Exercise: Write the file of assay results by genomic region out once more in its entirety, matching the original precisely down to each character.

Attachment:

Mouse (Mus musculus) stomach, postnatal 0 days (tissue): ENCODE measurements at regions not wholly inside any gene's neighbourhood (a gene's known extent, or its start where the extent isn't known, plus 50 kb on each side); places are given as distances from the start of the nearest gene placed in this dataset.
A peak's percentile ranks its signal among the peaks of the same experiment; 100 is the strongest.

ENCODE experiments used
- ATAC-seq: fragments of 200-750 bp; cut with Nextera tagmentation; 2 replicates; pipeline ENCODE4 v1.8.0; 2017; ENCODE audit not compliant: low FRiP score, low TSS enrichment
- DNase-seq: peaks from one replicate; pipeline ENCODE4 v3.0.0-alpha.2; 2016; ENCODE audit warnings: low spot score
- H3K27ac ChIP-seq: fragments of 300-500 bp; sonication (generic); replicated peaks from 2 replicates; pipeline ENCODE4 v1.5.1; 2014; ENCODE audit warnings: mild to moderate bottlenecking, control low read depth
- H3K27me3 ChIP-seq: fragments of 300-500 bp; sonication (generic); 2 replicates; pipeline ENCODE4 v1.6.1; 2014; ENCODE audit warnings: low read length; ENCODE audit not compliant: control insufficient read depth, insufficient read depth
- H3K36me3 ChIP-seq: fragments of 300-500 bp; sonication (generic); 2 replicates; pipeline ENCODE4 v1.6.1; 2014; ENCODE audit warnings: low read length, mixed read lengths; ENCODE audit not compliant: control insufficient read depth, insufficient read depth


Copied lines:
Mouse (Mus musculus) stomach, postnatal 0 days (tissue): ENCODE measurements at regions not wholly inside any gene's neighbourhood (a gene's known extent, or its start where the extent isn't known, plus 50 kb on each side); places are given as distances from the start of the nearest gene placed in this dataset.
A peak's percentile ranks its signal among the peaks of the same experiment; 100 is the strongest.

ENCODE experiments used
- ATAC-seq: fragments of 200-750 bp; cut with Nextera tagmentation; 2 replicates; pipeline ENCODE4 v1.8.0; 2017; ENCODE audit not compliant: low FRiP score, low TSS enrichment
- DNase-seq: peaks from one replicate; pipeline ENCODE4 v3.0.0-alpha.2; 2016; ENCODE audit warnings: low spot score
- H3K27ac ChIP-seq: fragments of 300-500 bp; sonication (generic); replicated peaks from 2 replicates; pipeline ENCODE4 v1.5.1; 2014; ENCODE audit warnings: mild to moderate bottlenecking, control low read depth
- H3K27me3 ChIP-seq: fragments of 300-500 bp; sonication (generic); 2 replicates; pipeline ENCODE4 v1.6.1; 2014; ENCODE audit warnings: low read length; ENCODE audit not compliant: control insufficient read depth, insufficient read depth
- H3K36me3 ChIP-seq: fragments of 300-500 bp; sonication (generic); 2 replicates; pipeline ENCODE4 v1.6.1; 2014; ENCODE audit warnings: low read length, mixed read lengths; ENCODE audit not compliant: control insufficient read depth, insufficient read depth